“With all due respect, sir,” Jonas emphasized the final word, setting an example of how one should address a fellow man properly, “My 761st Tank Battalion broke through the German lines in Tillet so the rest of you could come strolling in after. One of our tankers, Private Ernest Jenkins, received the Silver Star from General Patton himself for our effort. Kraut bastards got a pounding they won’t soon forget from The Harlem Hellfighters.”
Rose had been about to step in to shield Theo Goetz, who played Papa Bauer. He was a Jew, born in Vienna, Austria. A proud naturalized American, but Jonas’ Kraut slur could still prove offensive to him, when the unnamed actor countered, “Eleanor’s n*g***s is more like it.”
Mrs. Roosevelt’s outspoken efforts to end Jim Crow laws and integrate the military, all of which came to a head when she was photographed personally handing out refreshments inside Washington DC’s first mixed canteen amongst Negro servicemen and white hostesses, earned all colored soldiers the demeaning sobriquet.
Rose had been about to chastise the use of the epithet Kraut. But now she stood frozen in the face of an even worse slander. There was no question it was up to her. When Irna was in Chicago, Rose was the established authority. Except she had no idea what to say.
They had a half-hour until today’s episode went live on the air. They had time for only one rehearsal. In theory, Rose could replace any performer at any time. She could fire the under-5 actor and shift his lines to someone else. She could rewrite the script so that another character said them. She could cut them altogether. She could also hand off the role of Edmund to another actor, either just for today and then begin the casting process all over again or for the long term. It was Edmund’s first appearance. Nobody would know that he didn’t sound the way Rose had fantasized about him sounding. Yet, Edmund was scheduled to be a major player for months. He was critical to the long story. The judicious thing to do was get rid of the less salient actor and make it clear that such behavior would not be tolerated on The Guiding Light set. Yet now they only had 27 minutes until today’s episode went live on the air.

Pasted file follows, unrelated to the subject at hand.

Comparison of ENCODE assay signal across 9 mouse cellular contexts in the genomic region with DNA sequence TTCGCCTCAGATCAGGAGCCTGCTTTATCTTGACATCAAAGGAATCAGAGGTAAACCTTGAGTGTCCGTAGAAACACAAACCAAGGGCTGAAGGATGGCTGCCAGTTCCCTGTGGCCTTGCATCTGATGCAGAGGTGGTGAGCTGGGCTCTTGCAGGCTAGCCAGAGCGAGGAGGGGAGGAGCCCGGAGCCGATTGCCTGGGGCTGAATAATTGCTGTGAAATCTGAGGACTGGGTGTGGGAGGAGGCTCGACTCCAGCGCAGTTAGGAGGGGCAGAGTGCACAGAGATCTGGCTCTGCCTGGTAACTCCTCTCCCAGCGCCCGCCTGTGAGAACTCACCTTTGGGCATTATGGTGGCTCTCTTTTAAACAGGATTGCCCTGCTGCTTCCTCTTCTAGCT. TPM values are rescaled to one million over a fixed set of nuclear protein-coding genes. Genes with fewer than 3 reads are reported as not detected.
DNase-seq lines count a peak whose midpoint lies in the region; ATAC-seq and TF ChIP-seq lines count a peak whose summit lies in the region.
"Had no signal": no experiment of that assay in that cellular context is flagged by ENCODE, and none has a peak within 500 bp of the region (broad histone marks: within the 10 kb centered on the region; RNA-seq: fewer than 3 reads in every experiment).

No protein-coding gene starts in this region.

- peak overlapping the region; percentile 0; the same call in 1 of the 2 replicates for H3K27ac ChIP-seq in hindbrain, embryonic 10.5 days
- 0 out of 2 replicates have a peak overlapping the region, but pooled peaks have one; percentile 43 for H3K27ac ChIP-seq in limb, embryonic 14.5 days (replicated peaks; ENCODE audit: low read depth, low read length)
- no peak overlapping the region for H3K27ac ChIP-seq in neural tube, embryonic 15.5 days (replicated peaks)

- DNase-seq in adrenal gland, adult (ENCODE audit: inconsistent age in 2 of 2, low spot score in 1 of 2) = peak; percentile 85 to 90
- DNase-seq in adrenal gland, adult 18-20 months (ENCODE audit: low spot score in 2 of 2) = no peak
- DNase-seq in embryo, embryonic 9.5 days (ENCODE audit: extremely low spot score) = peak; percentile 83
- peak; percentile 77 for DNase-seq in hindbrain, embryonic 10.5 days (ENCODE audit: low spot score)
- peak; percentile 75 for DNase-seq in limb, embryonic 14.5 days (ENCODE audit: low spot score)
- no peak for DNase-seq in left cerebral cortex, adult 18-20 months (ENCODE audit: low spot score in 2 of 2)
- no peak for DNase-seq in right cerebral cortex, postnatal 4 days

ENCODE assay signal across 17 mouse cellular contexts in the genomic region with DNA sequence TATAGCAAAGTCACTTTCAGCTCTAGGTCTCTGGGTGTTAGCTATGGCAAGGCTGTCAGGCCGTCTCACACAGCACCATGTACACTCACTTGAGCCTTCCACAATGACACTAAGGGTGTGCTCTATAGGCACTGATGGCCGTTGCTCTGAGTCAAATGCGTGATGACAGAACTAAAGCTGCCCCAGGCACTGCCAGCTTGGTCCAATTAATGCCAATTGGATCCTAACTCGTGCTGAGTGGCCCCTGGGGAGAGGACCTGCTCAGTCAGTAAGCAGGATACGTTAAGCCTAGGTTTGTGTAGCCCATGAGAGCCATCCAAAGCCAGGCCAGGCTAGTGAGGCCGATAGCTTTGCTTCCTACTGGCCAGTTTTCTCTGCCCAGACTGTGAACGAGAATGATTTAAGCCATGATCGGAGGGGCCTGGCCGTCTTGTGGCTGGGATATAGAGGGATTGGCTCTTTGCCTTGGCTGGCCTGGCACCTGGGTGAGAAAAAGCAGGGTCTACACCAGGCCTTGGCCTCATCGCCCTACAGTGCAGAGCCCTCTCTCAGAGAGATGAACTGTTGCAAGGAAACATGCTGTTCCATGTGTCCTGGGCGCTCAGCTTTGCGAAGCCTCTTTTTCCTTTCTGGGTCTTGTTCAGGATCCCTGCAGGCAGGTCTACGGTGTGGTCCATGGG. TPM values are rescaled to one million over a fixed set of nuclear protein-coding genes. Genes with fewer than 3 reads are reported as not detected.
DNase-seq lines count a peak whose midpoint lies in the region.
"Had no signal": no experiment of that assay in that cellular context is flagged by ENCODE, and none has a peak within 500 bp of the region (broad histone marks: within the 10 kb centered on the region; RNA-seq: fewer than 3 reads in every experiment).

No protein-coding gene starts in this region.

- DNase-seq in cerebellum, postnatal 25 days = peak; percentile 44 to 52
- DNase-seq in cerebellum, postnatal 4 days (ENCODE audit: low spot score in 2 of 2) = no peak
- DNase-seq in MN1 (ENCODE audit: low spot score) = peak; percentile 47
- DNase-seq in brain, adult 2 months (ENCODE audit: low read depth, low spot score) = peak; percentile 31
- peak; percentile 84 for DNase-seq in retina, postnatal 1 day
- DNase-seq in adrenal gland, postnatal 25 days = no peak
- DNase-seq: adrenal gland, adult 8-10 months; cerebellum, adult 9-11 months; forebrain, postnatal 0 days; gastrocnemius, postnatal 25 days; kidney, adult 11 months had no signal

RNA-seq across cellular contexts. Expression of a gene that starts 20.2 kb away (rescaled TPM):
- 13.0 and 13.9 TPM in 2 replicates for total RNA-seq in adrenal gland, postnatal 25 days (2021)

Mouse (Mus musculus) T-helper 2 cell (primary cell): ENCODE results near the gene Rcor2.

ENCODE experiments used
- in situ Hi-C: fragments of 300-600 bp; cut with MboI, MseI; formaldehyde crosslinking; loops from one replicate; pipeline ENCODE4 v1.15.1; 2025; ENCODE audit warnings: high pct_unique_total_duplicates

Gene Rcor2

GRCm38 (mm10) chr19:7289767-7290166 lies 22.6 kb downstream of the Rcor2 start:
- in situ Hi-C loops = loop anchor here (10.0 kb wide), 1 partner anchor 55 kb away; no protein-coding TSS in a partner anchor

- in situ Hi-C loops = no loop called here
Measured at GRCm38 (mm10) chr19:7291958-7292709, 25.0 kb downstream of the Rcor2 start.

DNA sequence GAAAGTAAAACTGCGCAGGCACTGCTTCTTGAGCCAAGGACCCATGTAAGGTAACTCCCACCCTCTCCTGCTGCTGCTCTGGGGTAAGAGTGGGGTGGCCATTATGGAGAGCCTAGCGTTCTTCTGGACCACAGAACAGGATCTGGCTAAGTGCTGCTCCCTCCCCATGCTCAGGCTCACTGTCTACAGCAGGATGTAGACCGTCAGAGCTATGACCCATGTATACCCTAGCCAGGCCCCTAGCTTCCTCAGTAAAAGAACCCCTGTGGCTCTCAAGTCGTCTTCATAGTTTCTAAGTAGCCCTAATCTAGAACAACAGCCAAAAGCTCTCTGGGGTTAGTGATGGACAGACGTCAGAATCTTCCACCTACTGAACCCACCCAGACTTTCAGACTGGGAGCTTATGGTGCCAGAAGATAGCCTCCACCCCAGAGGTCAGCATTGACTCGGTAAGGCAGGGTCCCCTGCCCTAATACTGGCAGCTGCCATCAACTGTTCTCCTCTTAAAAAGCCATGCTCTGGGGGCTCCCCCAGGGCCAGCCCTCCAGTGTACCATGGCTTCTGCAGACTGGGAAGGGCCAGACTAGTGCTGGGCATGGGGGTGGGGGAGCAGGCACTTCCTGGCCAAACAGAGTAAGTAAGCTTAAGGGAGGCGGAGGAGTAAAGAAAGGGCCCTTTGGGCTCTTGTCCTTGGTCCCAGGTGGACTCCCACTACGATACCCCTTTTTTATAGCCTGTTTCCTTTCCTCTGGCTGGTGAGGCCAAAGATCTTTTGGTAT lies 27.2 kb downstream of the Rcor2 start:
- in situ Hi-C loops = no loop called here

Rose didn’t want to waste the time it would take to exorcise one actor, then rearrange the whole episode to gloss over his absence. At least, that’s what she would say if asked. She knew nobody would ask.
Just like she knew the real reason Rose didn’t want to fire the actor who’d challenged Jonas was because she didn’t know how many of his colleagues felt the same way. And Rose couldn’t risk a mutiny. Not 25 minutes now before airtime.
The entire cast was looking to her. Jonas’ gaze was the only one that felt like a weight pressing down on her breastbone, making it difficult for Rose to breathe.
His face reposed absolutely neutral. Why, then, did Rose feel like he was tracking every thought which flitted through her head the moment she considered it? Why did she feel like he was judging her? And why did she feel like he not only anticipated her verdict, he approved it? Perhaps because she was already rationalizing her decision? To herself most of all.
“I’ll leave you to your rehearsal,” Rose handed off her authority to the director, slinking out of the studio a great deal less confident than she’d originally come in.
She listened to the live show in her office. Jonas sounded exactly as she’d dreamed. He was letter-perfect, even better than in the audition. Before the 15-minute episode was over, Rose was getting reports from Hazel that the CBS switchboard was lighting up with fans calling to demand more Edmund Bard.
If it were any other actor, she would have gone down to the floor to share the news with him, the cast, and the crew. Good news for any one character was good news for the show, which was good news for them all. As Irna always said, “The show must come first.”
But Rose didn’t do that today. Instead, she stood at her window, looking down onto the East 44th Street sidewalk and the building’s exit. She stayed there until she’d witnessed Jonas depart the building, identifying him by the cut of his hat and the breadth of his shoulders beneath. Only then did she dare leave her office and continue with her day.
At the production meeting later that afternoon, she informed the director, “I’m cutting the under-5s from tomorrow’s show. We’re a bit over budget, and I can rewrite the dialogue, so we’ll make do without them.”
“Yes, Miss Janowitz.” He drew a line through that spot in the script. And declined to meet Rose’s eyes.
To start Go On Pretending at the beginning, click here.
Alina Adams is the New York Times best-selling author of the As the World Turns tie-ins, Oakdale Confidential and The Man From Oakdale, and Guiding Light’s Jonathan’s Story. Check out her new historical fiction, My Mother’s Secret: A Novel of the Jewish Autonomous Region, out now!